Julia Evans

Prototyping an ltrace clone using eBPF

A few weeks ago on twitter, Leandro Pereira suggested building a clone of ltrace using eBPF + bcc.

Yesterday and today I hacked together a prototype of an ltrace clone using eBPF + bcc! It’s on GitHub and it’s called ltrace-bcc. I think it’s pretty cool so here’s a post about how it works! This prototype uses the bcc crate for Rust (https://github.com/jvns/rust-bcc) that I started building a few weeks ago.

The code is all in https://github.com/jvns/ltrace-bcc/blob/master/src/main.rs, it’s like 200 lines and I thought it was cool that it was possible to implement such a cool thing in so little code so I wanted to explain how it works!

what’s ltrace?

ltrace is a program that traces library calls. You run ltrace your-command, and ltrace will tell you what C functions (for example from libc) that command called! Here’s an example of running ltrace on ls and seeing it get a bunch of environment variables.

$ ltrace ls
...
getenv("QUOTING_STYLE")                          = nil
getenv("COLUMNS")                                = nil
ioctl(1, 21523, 0x7ffcfffdc7d0)                  = -1
getenv("TABSIZE")                                = nil
getopt_long(1, 0x7ffcfffdcc38, "abcdfghiklmnopqrstuvw:xABCDFGHI:"..., 0x414dc0, -1) = -1
getenv("LS_BLOCK_SIZE")                          = nil
getenv("BLOCK_SIZE")                             = nil
getenv("BLOCKSIZE")                              = nil
getenv("POSIXLY_CORRECT")                        = nil
getenv("BLOCK_SIZE")                             = nil

This is neat because it’s a way to spy on what a program is doing that’s different from spying on its system calls!

problems with ltrace

The main problem I have with ltrace is that even though there’s a -p option (“Attach to the process with the process ID pid and begin tracing”), I don’t think I’ve ever been able to get that option to work. When I run sudo ltrace -p SOME_PID, nothing happens, even though I’m pretty sure the process I’m tracing is calling library functions.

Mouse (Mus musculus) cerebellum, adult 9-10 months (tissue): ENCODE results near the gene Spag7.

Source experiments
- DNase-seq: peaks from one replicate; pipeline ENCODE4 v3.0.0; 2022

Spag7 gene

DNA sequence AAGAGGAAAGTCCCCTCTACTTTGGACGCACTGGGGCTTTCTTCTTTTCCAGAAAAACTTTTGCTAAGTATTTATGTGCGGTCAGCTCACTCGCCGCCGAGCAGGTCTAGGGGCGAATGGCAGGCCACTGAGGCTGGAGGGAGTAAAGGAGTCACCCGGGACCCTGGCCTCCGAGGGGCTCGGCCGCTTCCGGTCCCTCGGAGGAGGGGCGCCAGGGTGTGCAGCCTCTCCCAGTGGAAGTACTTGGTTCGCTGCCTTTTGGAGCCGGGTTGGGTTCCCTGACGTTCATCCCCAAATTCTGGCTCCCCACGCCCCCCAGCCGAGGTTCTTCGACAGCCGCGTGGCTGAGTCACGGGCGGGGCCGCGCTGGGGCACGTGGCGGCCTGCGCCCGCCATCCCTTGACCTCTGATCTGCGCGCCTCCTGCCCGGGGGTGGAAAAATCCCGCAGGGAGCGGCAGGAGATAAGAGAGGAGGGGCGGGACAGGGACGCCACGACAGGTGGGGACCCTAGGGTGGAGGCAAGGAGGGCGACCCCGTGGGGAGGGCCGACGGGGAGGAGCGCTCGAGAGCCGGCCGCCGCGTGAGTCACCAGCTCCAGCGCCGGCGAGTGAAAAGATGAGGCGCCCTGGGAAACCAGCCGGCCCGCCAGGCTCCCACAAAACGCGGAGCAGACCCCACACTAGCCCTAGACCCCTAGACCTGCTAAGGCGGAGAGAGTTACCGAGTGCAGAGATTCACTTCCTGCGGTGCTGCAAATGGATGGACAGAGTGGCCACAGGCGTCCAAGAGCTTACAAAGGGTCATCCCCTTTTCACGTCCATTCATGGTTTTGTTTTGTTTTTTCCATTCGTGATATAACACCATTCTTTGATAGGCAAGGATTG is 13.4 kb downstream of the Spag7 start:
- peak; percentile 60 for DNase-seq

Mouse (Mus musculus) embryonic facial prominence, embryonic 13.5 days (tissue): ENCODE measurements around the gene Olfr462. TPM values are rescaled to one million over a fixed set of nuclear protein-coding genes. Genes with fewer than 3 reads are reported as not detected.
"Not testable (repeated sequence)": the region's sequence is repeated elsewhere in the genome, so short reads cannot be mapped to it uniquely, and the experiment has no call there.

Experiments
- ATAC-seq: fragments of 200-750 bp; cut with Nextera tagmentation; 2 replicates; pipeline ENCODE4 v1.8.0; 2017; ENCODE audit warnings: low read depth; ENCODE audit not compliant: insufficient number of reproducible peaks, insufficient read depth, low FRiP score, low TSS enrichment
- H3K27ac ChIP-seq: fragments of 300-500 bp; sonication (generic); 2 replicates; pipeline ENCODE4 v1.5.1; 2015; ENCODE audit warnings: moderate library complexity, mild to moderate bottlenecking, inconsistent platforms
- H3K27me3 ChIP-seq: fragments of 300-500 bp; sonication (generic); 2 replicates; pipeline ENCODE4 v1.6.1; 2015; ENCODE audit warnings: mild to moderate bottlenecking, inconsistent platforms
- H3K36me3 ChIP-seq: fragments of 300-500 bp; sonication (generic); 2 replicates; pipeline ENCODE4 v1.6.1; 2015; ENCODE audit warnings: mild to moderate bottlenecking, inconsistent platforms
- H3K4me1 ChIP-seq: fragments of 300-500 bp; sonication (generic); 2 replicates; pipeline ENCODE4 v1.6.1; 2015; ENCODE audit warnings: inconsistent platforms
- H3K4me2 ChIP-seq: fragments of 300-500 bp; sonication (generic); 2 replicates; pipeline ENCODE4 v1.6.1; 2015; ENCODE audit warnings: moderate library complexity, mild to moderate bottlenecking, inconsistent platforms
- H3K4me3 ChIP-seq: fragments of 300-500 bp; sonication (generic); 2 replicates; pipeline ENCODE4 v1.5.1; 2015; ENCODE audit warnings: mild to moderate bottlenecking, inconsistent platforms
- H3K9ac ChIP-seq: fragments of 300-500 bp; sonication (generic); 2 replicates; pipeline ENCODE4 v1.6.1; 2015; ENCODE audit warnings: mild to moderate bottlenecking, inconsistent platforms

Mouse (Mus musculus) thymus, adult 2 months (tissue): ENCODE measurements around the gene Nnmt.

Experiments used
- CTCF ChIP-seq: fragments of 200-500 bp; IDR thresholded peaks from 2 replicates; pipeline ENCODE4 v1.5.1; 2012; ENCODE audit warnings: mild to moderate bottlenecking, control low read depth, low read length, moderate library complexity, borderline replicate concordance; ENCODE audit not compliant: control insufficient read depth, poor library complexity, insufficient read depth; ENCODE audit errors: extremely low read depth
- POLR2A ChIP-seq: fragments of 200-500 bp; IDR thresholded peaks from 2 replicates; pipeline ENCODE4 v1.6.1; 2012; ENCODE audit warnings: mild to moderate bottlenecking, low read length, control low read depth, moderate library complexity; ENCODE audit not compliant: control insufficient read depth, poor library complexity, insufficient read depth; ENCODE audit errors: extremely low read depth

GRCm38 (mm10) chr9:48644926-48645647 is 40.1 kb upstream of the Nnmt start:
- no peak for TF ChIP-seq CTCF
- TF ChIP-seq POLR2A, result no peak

I don’t fully understand why ltrace can’t attach to processes, but that’s not what this post is about.

The other problem is that it introduces a lot of performance overhead (for the same reason that strace does: it works using ptrace)! If I run the same program with and without ltrace, the ltraced version will be way slower.

goal: write a clone of ltrace that can attach to a running process

So I wanted to try to write an ltrace clone that could attach to a running process! I figured that I could prototype this pretty easily with the rust bpf library I worked on a few weeks ago.

Using eBPF + bcc to do tracing is in general faster than using ptrace to do tracing (which is what ltrace does) so this approach should also be lower overhead and maybe more suitable for production use.

how does ltrace work?

If we’re going to try to write an ltrace clone, we need to understand how ltrace works at least a little! The packagecloud blog has (among a lot of other great systems posts), a good post called How does ltrace work? that explains. I won’t rehash that whole post here, but here are the key points:

  1. ltrace only traces dynamically linked functions (functions that are run from a dynamically loaded library, like libc or something)
  2. to get a list of which functions to trace, ltrace parses the process’s ELF file (looking at the PLT “Procedure Linkage Table”)
  3. ltrace inserts a breakpoint for each of those functions

We’re not going to insert a breakpoint, so we can ignore everything about that. But we do need to get a list of which functions to trace!

getting a list of dynamically linked functions in a program

How can we find out which functions are dynamically linked into a program? That sounds hard.

It turns out it’s not hard!!!!!!!! Basically if we run readelf -a we can find a bunch of function names in the sections rela.dyn and rela.plt, and that lists the functions. It’s not clear to me what the difference between those two are yet. Some binaries seem to not have a .rela.plt section.

In Rust, this is literally 10 lines of code (+ comments :)). Here’s some code that takes a filename and prints out all the dynamically linked function names:

fn print_dynamic_functions(filename: &str) -> Result<(), Error> {
    // Read the file
    let mut contents: Vec<u8> = vec![];
    let mut elf = File::open(filename)?;
    elf.read_to_end(&mut contents)?;

    // parse the ELF using the goblin crate
    let binary = goblin::elf::Elf::parse(&contents).context("failed to parse ELF file")?;
    // load the function names from the `.rela.dyn` section
    for dynrel in binary.dynrelas {
        // we need to look up the symbol name (function name) in `binary.dynsyms` and